A British Navy warship has rescued 747 migrants trying to make the treacherous journey across the Mediterranean and delivered them to safety in Italy.
HMS Bulwark saved the migrants from dangerously overcrowded boats in the waters just north of Libya.
Many young children, some without parents, were among those rescued by crew aboard the ship.
ITV News Political Correspondent Carl Dinnen reports on their journey:
Hundreds of migrants fleeing war and poverty in Africa have been put ashore in Italy after a British navy ship rescued them from the Mediterranean. More than 700 people - including many children - were rescued by the crew of HMS Bulwark after their boat began to sink off Libya.
Hundreds of migrants - including 50 young children - have been rescued from an "unstable" ship in the Mediterranean sea near Libya, thanks to UK ship HMS Bulwark.
The double-decker, wooden-hulled boat was described by the Ministry of Defence as "heavily overcrowded", with 369 people packed on board.
As part of the international migrant search and rescue mission - codenamed Operation WEALD - Bulwark dispatched five of its specialised landing craft to rescue the migrants and bring them to safety.
All eight of its landing craft have been converted into rescue boats, piled high with lifejackets, medical equipment and emergency supplies.
The rescue was one of five which took place in the Mediterranean today, with Italian, Greek and Irish naval units all involved in saving some 800 lives. They will now be transferred to a dedicated port of safety.
Defence Secretary Michael Fallon welcomed news of the operation, but called for a better solution from UK and overseas governments.
HMS Bulwark and her crew have once again saved hundreds of lives in the Mediterranean migrant crisis, offering medical assistance, food, water and dry clothes to those in need.
A wider political solution is required to this crisis, but that does not detract from today’s rescue at sea.
Defence Secretary said Britain would send specialist staff to help develop the details of a mission to disrupt the criminal networks behind the flow of migrants heading to Europe via Libya.
Michael Fallon said: "We have made some progress today to a more comprehensive plan that will tackle the problem at source, disrupt the trafficker routes and get after the criminals who are involved in this activity.
"We have the Royal Navy already off the Libyan coast, helping in search and rescue.
"Any destruction of boats will require some legal authority and that has to come from the United Nations but we are not at that stage yet."
European Union foreign ministers have agreed to set up a naval mission in the Mediterranean to target gangs smuggling people from Libya to Europe.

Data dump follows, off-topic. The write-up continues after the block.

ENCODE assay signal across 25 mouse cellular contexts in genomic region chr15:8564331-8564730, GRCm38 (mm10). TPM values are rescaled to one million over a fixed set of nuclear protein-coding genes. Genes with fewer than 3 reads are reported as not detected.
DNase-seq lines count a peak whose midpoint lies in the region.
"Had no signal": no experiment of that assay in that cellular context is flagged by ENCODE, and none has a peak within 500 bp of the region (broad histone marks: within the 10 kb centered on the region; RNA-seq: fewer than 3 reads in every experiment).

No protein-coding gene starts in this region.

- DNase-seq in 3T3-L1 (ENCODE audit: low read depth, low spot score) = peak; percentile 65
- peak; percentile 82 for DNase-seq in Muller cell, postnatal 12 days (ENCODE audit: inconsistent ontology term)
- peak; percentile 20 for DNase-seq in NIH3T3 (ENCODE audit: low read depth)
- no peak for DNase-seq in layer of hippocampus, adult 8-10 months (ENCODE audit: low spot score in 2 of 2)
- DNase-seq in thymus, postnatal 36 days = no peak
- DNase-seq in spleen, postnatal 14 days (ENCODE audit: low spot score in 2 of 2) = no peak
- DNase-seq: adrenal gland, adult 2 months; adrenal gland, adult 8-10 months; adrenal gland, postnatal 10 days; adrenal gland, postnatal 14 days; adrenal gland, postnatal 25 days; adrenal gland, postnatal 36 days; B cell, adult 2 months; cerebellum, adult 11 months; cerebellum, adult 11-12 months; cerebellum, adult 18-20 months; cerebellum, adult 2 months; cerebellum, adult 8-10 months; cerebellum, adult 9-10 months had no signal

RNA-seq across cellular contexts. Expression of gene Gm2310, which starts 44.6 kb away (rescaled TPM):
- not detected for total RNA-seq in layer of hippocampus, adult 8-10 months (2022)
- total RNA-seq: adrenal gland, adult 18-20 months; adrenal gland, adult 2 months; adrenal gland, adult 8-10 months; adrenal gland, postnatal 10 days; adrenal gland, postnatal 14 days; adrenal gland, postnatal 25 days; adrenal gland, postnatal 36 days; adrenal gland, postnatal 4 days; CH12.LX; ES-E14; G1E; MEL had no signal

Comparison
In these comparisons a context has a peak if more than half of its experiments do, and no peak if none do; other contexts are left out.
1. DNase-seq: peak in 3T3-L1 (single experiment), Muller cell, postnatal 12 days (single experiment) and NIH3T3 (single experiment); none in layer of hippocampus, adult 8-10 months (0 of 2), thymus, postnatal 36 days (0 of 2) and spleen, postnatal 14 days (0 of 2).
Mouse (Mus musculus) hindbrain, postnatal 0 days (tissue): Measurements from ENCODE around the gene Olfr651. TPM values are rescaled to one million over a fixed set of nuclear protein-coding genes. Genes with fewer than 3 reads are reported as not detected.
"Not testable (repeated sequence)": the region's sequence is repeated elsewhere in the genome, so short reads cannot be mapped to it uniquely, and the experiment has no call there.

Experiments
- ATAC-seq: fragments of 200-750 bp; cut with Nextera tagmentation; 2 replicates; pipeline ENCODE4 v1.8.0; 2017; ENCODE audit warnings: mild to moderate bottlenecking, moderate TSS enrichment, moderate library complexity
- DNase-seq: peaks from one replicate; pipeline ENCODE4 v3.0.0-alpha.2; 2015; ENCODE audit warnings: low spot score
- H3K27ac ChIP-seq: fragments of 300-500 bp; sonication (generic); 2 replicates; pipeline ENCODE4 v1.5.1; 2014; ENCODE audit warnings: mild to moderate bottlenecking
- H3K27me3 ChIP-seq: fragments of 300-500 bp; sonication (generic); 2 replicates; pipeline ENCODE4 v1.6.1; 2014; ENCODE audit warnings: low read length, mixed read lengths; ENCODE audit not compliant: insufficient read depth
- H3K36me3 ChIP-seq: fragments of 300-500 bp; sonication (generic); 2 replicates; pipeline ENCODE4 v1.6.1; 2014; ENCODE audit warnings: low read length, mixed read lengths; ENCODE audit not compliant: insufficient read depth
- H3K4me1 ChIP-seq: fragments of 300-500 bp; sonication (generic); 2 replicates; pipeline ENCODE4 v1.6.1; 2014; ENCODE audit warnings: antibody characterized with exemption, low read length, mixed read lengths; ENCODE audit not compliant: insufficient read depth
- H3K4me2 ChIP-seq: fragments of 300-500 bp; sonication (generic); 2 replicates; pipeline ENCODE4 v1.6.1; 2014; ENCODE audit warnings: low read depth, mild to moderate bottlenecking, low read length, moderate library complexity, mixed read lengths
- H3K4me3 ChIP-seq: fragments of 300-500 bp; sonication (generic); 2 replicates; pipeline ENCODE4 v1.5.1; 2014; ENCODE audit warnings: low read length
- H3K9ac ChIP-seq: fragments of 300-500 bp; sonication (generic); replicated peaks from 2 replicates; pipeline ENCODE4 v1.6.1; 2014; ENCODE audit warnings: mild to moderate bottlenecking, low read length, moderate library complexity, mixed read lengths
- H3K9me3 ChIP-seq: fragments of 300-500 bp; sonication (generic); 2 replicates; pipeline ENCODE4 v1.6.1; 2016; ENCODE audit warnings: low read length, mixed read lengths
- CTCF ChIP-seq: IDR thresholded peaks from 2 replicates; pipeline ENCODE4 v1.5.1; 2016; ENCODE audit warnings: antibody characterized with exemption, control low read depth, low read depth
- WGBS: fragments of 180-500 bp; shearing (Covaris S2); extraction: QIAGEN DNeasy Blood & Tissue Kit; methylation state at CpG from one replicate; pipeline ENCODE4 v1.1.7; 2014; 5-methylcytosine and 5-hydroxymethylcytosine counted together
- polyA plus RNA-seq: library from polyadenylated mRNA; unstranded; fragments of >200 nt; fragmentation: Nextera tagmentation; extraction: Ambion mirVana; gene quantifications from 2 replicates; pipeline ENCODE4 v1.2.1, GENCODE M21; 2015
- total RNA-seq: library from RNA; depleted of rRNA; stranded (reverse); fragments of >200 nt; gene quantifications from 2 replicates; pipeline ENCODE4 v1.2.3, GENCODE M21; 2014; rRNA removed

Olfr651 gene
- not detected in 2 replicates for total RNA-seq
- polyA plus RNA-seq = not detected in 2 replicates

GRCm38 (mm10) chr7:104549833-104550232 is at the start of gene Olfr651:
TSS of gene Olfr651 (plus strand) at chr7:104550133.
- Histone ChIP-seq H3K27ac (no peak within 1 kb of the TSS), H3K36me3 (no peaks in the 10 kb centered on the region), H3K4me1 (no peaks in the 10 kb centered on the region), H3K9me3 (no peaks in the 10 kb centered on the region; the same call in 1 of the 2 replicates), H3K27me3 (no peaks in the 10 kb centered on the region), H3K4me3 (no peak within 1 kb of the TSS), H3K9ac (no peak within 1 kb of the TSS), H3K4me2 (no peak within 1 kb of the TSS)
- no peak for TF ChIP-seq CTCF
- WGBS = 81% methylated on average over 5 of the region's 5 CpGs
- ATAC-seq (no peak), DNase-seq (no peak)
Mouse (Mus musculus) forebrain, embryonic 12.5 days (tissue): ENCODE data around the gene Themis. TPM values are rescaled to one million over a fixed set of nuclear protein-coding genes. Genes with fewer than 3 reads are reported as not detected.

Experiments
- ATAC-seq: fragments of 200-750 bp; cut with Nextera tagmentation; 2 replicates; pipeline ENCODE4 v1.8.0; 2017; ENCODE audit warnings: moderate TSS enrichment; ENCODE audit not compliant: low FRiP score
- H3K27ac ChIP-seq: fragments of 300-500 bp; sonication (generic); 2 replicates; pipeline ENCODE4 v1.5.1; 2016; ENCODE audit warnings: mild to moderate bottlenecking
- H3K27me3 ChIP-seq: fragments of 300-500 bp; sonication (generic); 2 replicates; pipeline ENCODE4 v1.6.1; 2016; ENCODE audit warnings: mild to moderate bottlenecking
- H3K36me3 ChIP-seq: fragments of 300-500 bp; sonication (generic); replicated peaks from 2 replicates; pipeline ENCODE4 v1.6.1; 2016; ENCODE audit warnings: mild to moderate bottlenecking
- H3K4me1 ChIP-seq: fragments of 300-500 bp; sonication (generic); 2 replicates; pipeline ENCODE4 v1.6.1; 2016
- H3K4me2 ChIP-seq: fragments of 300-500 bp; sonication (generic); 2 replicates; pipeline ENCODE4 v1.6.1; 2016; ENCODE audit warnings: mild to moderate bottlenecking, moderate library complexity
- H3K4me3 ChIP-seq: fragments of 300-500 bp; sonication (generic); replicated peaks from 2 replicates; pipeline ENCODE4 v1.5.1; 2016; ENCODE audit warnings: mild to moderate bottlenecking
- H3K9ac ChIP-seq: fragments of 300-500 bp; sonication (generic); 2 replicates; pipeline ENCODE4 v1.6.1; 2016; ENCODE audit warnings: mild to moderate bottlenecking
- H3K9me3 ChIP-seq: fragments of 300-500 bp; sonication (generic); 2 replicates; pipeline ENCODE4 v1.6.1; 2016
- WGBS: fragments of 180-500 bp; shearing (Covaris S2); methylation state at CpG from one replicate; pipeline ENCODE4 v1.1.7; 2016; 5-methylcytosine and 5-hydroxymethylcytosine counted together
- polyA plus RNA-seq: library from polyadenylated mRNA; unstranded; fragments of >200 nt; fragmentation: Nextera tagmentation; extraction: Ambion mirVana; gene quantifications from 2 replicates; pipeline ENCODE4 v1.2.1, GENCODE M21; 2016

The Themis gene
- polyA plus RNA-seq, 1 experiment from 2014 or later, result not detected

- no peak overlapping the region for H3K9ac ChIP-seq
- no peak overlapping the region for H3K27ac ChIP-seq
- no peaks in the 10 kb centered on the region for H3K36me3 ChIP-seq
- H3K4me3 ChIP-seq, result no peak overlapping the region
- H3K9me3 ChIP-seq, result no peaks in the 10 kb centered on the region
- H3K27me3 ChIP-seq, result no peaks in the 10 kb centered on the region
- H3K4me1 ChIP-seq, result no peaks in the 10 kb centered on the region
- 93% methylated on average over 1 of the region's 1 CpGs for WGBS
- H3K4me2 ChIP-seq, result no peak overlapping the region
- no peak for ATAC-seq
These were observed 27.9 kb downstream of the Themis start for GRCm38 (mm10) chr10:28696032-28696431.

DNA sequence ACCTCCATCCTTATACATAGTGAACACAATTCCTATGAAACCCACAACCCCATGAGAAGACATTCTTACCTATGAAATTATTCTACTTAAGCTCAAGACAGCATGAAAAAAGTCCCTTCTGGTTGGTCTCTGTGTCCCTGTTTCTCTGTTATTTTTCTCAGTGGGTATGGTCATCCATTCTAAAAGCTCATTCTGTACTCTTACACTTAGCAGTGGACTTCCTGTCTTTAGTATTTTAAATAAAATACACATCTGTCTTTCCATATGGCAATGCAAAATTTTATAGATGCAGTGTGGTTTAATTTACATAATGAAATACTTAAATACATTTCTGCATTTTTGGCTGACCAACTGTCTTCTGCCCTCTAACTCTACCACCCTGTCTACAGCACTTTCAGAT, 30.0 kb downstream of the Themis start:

The EU's foreign affairs chief Federica Mogherini had earlier said that an agreement would increase the chances of the United Nations Security Council giving the EU the backing many ministers want for a more aggressive mission.
The UN refugee agency says that 51,000 migrants have entered Europe by crossing the Mediterranean Sea this year, with 30,500 coming via Italy.
About 1,800 have drowned in the attempt.
EU officials have confirmed it will establish a "naval operation to disrupt the business model of smugglers and traffickers networks in Mediterranean".
Decision just taken to establish the EU naval operation to disrupt the business model of smugglers and traffickers networks in Mediterranean
The EU needs to work out a plan with the Libyan authorities to help stem the tide of migrants attempting to cross the Mediterranean, foreign secretary Philip Hammond has said.
Mr Hammond was speaking during a summit in Brussels aimed at finding a solution to the people-traffickers bringing desperate African and Middle Eastern migrants into Europe.
"There's quite a number of steps that have to be dealt with," he said. "But I think we're going to take an important first step in our decision today."
Defence Minister Michael Fallon has said that the EU needs to agree action to "get after" the criminal gangs of people smugglers who are bringing desperate migrants across the Mediterranean by the thousand.
"The royal navy is already saving lives," he said ahead of crisis talks in Brussels, but we need "to disrupt" the smuggling networks.
A scheme to destroy the boats used to smuggle migrants across the Mediterranean would help stop the flow of people - but smugglers would find other options within weeks, according to a former navy chief.
Admiral Lord West told Radio 4's Today Programme that a proposed EU military mission to remove the boats would be "difficult but achievable".
Ministers including Foreign Secretary Philip Hammond and Defence Secretary Michael Fallon are due to meet in Brussels to approve the plans, with the aim of eventually gaining UN Security Council approval for military action in Libyan waters.
A Government spokesman said the details of how to break up the smuggling networks remain under discussion and stressed that no British troops would be sent to Libya.